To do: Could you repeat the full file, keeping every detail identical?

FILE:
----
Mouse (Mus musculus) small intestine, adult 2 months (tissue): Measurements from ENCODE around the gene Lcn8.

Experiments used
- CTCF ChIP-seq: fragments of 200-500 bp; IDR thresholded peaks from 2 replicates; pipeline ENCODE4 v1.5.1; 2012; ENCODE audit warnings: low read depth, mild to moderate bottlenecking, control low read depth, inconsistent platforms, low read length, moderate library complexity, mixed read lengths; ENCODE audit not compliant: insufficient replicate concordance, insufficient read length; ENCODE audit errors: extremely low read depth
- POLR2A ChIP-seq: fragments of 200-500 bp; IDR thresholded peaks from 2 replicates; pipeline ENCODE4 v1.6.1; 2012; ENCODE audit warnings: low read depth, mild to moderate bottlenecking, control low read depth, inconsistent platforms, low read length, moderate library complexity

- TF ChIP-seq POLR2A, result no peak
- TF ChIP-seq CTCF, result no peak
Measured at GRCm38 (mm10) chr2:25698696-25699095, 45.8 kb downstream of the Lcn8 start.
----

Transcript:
Mouse (Mus musculus) small intestine, adult 2 months (tissue): Measurements from ENCODE around the gene Lcn8.

Experiments used
- CTCF ChIP-seq: fragments of 200-500 bp; IDR thresholded peaks from 2 replicates; pipeline ENCODE4 v1.5.1; 2012; ENCODE audit warnings: low read depth, mild to moderate bottlenecking, control low read depth, inconsistent platforms, low read length, moderate library complexity, mixed read lengths; ENCODE audit not compliant: insufficient replicate concordance, insufficient read length; ENCODE audit errors: extremely low read depth
- POLR2A ChIP-seq: fragments of 200-500 bp; IDR thresholded peaks from 2 replicates; pipeline ENCODE4 v1.6.1; 2012; ENCODE audit warnings: low read depth, mild to moderate bottlenecking, control low read depth, inconsistent platforms, low read length, moderate library complexity

- TF ChIP-seq POLR2A, result no peak
- TF ChIP-seq CTCF, result no peak
Measured at GRCm38 (mm10) chr2:25698696-25699095, 45.8 kb downstream of the Lcn8 start.